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Unusual brain growth patterns in early life in patients with autistic disorder: an MRI study.

OBJECTIVE: To quantify developmental abnormalities in cerebral and cerebellar volume in autism. METHODS: The authors studied 60 autistic and 52 normal boys (age, 2 to 16 years) using MRI. Thirty autistic boys were diagnosed and scanned when 5 years or older. The other 30 were scanned when 2 through 4 years of age and then diagnosed with autism at least 2.5 years later, at an age when the diagnosis of autism is more reliable. RESULTS: Neonatal head circumferences from clinical records were available for 14 of 15 autistic 2- to 5-year-olds and, on average, were normal (35.1 +/- 1.3 cm versus clinical norms: 34.6 +/- 1.6 cm), indicative of normal overall brain volume at birth; one measure was above the 95th percentile. By ages 2 to 4 years, 90% of autistic boys had a brain volume larger than normal average, and 37% met criteria for developmental macrencephaly. Autistic 2- to 3-year-olds had more cerebral (18%) and cerebellar (39%) white matter, and more cerebral cortical gray matter (12%) than normal, whereas older autistic children and adolescents did not have such enlarged gray and white matter volumes. In the cerebellum, autistic boys had less gray matter, smaller ratio of gray to white matter, and smaller vermis lobules VI-VII than normal controls. CONCLUSIONS: Abnormal regulation of brain growth in autism results in early overgrowth followed by abnormally slowed growth. Hyperplasia was present in cerebral gray matter and cerebral and cerebellar white matter in early life in patients with autism.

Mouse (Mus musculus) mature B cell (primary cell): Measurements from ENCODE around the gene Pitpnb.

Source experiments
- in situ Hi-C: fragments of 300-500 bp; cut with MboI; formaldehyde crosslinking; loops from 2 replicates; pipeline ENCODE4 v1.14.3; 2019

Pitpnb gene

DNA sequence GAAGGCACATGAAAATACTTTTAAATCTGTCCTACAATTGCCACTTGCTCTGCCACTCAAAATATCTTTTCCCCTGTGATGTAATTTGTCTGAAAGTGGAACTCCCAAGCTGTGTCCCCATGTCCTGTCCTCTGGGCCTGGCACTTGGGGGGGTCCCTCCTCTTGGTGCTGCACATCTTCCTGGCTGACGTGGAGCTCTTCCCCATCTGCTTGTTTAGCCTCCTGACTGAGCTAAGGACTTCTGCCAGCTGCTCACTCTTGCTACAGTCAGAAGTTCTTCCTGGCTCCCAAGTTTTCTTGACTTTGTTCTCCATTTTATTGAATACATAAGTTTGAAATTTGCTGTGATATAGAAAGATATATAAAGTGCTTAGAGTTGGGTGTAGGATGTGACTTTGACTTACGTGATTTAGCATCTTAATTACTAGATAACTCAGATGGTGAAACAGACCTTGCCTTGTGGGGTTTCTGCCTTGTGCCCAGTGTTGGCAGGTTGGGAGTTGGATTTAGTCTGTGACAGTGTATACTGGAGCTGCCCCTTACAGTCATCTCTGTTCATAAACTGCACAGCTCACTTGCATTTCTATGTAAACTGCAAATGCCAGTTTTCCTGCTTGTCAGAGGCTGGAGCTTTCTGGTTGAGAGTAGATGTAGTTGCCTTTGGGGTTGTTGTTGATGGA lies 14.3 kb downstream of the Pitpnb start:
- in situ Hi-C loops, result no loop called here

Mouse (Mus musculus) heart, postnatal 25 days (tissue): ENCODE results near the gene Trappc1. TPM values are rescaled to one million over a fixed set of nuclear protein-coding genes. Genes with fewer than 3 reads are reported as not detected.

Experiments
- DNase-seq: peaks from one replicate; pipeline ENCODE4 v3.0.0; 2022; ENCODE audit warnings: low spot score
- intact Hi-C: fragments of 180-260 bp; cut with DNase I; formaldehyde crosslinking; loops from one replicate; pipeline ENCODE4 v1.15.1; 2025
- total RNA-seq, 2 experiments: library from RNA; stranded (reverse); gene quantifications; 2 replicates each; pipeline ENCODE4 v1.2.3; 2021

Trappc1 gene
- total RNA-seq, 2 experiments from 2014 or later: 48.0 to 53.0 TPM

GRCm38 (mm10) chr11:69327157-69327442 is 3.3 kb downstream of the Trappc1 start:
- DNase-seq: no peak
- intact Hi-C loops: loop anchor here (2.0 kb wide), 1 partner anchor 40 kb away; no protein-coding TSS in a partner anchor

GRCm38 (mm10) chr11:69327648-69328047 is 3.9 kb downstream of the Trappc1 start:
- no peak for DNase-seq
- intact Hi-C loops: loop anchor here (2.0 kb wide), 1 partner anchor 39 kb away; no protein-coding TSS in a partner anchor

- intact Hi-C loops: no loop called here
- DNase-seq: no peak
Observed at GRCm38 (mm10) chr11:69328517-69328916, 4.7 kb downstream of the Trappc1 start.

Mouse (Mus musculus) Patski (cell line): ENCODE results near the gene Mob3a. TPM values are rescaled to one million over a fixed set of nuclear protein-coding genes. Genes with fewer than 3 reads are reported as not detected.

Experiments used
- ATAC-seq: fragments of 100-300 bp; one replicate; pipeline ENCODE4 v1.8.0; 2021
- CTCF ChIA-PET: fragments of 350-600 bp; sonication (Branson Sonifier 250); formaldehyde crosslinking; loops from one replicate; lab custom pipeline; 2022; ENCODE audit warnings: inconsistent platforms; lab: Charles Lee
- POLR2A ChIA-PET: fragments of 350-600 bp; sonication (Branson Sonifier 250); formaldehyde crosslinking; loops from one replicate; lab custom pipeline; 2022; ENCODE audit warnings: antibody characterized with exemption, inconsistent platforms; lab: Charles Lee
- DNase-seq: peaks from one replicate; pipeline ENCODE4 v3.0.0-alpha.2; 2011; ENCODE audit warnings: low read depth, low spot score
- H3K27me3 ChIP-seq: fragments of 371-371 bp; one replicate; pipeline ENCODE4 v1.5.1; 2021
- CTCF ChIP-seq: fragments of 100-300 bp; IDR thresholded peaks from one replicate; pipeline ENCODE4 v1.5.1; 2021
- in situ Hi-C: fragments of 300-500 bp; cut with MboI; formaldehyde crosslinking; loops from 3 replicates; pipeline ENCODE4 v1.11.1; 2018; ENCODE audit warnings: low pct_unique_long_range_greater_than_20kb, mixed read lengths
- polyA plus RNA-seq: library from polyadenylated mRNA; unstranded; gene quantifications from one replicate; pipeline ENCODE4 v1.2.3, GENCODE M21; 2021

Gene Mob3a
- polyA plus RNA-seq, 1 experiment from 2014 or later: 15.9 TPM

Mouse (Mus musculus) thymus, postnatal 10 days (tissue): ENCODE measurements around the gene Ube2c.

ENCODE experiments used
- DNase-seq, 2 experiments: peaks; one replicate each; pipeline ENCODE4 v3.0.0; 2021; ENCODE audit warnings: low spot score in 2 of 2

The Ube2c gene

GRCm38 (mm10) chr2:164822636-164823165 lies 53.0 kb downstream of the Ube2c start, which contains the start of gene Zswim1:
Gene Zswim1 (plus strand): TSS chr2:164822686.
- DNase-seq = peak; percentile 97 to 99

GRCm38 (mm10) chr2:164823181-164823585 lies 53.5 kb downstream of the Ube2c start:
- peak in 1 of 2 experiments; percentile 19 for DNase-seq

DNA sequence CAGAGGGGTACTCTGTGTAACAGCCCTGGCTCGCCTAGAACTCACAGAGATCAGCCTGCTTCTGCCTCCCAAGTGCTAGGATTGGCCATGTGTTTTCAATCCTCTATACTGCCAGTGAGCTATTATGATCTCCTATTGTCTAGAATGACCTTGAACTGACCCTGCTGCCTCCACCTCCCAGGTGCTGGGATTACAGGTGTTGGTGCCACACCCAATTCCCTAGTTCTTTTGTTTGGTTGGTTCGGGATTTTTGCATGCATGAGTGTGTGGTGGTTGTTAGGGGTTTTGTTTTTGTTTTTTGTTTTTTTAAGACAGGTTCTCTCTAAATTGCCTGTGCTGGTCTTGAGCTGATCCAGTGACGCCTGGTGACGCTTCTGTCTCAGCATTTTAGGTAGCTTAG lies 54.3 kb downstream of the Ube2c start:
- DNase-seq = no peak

Pubmed ID: 11468308


  • Courchesne E
  • Karns CM
  • Davis HR
  • Ziccardi R
  • Carper RA
  • Tigue ZD
  • Chisum HJ
  • Moses P
  • Pierce K
  • Lord C
  • Lincoln AJ
  • Pizzo S
  • Schreibman L
  • Haas RH
  • Akshoomoff NA
  • Courchesne RY



Publication Data

July 24, 2001

Associated Grants

  • Agency: NINDS NIH HHS, Id: 1-R01-NS-19855

Mesh Terms

  • Adolescent
  • Autistic Disorder
  • Brain
  • Child
  • Child, Preschool
  • Humans
  • Magnetic Resonance Imaging
  • Male
  • Time Factors